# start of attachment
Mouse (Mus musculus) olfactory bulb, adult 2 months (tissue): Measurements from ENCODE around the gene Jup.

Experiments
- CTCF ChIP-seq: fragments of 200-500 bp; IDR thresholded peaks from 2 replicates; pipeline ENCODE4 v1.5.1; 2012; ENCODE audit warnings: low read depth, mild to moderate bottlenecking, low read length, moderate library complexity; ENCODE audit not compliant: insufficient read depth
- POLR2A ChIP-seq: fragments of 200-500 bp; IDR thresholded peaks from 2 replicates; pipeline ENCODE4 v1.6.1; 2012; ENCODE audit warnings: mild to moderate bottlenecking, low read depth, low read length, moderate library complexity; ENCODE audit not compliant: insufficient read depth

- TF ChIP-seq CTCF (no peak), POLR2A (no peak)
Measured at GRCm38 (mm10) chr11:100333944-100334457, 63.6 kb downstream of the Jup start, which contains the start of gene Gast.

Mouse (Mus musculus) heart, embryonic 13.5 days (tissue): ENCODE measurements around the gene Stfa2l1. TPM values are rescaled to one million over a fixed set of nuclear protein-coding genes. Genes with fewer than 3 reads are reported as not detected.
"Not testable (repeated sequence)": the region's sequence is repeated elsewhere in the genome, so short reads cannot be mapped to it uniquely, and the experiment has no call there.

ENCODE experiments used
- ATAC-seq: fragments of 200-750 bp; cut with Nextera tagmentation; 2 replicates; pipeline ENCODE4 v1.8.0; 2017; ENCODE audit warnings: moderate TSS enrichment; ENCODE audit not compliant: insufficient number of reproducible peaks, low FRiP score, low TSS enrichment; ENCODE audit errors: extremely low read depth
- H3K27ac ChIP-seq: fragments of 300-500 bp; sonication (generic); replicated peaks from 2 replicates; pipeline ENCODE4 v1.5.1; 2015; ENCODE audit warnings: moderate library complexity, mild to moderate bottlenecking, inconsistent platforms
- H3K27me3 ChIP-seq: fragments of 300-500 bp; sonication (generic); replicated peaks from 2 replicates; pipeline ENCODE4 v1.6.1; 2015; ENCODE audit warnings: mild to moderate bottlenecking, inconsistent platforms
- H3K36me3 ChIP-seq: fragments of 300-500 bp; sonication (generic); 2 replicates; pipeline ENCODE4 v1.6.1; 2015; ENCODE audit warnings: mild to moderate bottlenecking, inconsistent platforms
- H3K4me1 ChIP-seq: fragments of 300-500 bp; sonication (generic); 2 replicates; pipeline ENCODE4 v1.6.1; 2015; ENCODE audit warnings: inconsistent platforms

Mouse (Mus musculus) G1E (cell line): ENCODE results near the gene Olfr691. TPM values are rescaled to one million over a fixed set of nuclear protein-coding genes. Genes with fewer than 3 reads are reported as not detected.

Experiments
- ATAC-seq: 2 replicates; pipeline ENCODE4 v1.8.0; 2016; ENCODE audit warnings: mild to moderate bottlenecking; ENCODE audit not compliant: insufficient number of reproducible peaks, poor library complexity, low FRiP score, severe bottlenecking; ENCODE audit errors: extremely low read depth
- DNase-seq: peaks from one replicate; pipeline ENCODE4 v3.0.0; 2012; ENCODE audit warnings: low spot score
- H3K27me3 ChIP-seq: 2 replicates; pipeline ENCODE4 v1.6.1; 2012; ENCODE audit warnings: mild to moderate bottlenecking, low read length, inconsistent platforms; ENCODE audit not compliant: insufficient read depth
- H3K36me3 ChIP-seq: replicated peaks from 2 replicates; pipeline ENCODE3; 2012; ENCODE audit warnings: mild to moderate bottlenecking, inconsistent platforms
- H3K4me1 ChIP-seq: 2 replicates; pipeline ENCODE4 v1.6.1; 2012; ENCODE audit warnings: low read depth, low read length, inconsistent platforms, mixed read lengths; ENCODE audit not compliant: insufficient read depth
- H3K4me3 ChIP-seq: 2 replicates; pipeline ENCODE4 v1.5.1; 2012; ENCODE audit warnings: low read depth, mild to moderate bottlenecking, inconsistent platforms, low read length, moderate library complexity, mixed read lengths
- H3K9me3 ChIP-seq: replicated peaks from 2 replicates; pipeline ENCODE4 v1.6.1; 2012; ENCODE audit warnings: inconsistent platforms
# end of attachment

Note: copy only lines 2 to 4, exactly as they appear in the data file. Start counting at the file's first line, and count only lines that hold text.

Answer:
Experiments
- CTCF ChIP-seq: fragments of 200-500 bp; IDR thresholded peaks from 2 replicates; pipeline ENCODE4 v1.5.1; 2012; ENCODE audit warnings: low read depth, mild to moderate bottlenecking, low read length, moderate library complexity; ENCODE audit not compliant: insufficient read depth
- POLR2A ChIP-seq: fragments of 200-500 bp; IDR thresholded peaks from 2 replicates; pipeline ENCODE4 v1.6.1; 2012; ENCODE audit warnings: mild to moderate bottlenecking, low read depth, low read length, moderate library complexity; ENCODE audit not compliant: insufficient read depth